The purpose of the project is to establish a national, broad emergency COVID-19 collaboration over the next six months, with a view to collecting diagnostic blood and tissue samples as well as data relating to COVID-19 in the Faroe Islands. The aim is to build a unique research infrastructure with biological samples and data from all types of patients, including patients with very early stages of COVID-19 infection, patients with mild symptoms, patients with acute, life-threatening infections and patients who have recovered. All the biological samples will be made available free of charge to COVID-19-related research projects for the next two years, provided that the projects have obtained the necessary permits from the Research Ethics Committee and the Faroese Data Protection Agency.
Safety of hydroxychloroquine and azithromycin treatment in COVID-19 patients – a probe-COVID-trial substudy, Hvidovre Hospital: DKK 430,000
The project is a supplementary project to the research project “Proactive protection of inpatients with COVID-19 lung disease – Pro-Lung-COVID trial”, for which the University of Copenhagen and Capital Region of Denmark received a grant from the Novo Nordisk Foundation last month. This project will focus on examining the safety of a combined treatment using the medications hydroxychloroquine and azithromycin. The purpose of this project is to safeguard the clinical applicability of this combined treatment.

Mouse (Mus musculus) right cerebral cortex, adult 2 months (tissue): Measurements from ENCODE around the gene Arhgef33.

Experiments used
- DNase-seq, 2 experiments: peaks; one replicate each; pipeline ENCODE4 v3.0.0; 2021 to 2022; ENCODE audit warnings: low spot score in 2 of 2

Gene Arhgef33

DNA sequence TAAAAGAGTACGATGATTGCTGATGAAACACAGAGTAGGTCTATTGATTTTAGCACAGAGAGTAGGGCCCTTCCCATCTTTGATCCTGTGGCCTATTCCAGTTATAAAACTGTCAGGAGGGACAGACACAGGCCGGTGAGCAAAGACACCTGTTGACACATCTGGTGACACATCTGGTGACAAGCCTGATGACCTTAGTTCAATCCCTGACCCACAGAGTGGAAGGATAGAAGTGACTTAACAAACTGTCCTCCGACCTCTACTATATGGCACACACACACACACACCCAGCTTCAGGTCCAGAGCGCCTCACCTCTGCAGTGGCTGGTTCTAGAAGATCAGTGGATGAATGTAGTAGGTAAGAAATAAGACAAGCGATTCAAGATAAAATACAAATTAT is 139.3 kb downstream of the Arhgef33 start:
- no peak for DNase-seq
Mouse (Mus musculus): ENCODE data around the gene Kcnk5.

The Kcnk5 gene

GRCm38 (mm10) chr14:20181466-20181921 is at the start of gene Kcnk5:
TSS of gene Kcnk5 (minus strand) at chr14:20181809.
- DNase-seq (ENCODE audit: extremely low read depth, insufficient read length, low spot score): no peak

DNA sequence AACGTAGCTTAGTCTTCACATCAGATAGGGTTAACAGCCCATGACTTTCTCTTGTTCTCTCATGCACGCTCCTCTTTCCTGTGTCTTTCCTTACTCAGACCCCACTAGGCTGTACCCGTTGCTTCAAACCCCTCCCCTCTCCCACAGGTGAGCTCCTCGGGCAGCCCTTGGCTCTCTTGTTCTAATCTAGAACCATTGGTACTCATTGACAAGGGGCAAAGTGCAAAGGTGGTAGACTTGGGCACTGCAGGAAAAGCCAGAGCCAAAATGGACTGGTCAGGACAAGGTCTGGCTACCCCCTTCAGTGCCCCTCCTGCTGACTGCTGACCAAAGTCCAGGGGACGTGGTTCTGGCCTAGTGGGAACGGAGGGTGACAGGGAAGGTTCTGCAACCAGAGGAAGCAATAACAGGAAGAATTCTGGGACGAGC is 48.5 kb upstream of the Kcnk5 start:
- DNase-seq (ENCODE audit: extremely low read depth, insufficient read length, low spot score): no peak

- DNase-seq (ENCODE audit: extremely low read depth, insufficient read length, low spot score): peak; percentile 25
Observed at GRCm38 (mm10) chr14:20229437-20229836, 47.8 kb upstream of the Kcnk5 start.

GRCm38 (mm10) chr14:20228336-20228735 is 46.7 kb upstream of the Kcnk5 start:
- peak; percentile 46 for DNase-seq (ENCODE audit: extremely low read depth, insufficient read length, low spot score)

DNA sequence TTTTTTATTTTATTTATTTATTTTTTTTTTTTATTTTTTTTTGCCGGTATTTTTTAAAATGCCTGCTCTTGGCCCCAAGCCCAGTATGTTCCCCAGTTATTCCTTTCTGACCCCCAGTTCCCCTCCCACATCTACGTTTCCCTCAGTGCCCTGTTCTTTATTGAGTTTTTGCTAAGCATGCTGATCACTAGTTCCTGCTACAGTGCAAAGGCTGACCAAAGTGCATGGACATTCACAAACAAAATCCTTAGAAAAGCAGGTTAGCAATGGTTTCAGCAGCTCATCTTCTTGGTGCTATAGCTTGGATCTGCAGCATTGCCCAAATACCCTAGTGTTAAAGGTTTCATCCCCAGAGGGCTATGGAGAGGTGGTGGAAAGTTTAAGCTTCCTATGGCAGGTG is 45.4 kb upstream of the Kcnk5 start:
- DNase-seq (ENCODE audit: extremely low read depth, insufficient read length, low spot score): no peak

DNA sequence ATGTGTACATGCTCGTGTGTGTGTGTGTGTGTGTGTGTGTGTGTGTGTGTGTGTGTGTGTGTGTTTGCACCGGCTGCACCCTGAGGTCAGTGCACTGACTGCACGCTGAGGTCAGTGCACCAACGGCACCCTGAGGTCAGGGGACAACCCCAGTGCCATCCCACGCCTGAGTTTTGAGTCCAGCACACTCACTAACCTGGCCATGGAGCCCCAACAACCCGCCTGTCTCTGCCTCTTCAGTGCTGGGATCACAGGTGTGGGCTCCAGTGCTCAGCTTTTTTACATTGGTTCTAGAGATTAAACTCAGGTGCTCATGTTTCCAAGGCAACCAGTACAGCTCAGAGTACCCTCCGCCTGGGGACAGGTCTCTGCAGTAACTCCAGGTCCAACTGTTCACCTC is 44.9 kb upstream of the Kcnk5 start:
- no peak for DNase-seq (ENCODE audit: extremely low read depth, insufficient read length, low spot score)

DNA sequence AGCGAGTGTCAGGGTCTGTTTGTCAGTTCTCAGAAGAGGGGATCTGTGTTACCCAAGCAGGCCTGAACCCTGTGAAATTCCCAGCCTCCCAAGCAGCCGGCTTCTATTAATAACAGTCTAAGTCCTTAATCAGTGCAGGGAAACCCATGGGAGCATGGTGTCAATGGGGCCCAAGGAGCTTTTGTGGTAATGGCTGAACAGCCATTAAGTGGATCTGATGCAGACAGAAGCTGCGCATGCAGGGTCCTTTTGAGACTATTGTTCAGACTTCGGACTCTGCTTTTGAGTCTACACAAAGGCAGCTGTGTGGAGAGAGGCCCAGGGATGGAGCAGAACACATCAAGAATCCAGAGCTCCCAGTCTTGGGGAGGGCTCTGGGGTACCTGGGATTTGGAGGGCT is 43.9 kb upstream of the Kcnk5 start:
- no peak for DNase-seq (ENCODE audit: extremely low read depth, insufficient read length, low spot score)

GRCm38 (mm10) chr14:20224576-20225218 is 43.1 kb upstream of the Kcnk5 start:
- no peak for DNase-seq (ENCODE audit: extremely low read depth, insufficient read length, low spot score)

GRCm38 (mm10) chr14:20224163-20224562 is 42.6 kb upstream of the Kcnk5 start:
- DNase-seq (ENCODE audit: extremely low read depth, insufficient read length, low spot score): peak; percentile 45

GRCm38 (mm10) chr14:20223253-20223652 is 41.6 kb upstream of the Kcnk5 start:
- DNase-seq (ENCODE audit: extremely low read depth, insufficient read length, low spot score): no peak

Physical exercise for patients with Parkinson’s disease during the coronavirus epidemic, Parkinsonforeningen: DKK 100,000
Many people suffering from Parkinson’s disease experience that their condition improves considerably with regular – and preferably daily – physical exercise. It is important that individuals with Parkinson’s carry out exercises that alleviate their specific symptoms, and therefore they will not be able to follow general online training programmes. Parkinsonforeningen will produce a number of training videos containing exercises targeting people with Parkinson’s, and which can be performed at home. The videos will be structured according to the users’ stage of illness, so that there are exercises for people who have only had the disease for a few years as well as for long-time sufferers. The videos will be made available on YouTube, where they will remain accessible, also after the coronavirus lockdown.
Sabina Askholm Larsen, Communications Partner, tel.: +45 2367 3226, email@example.com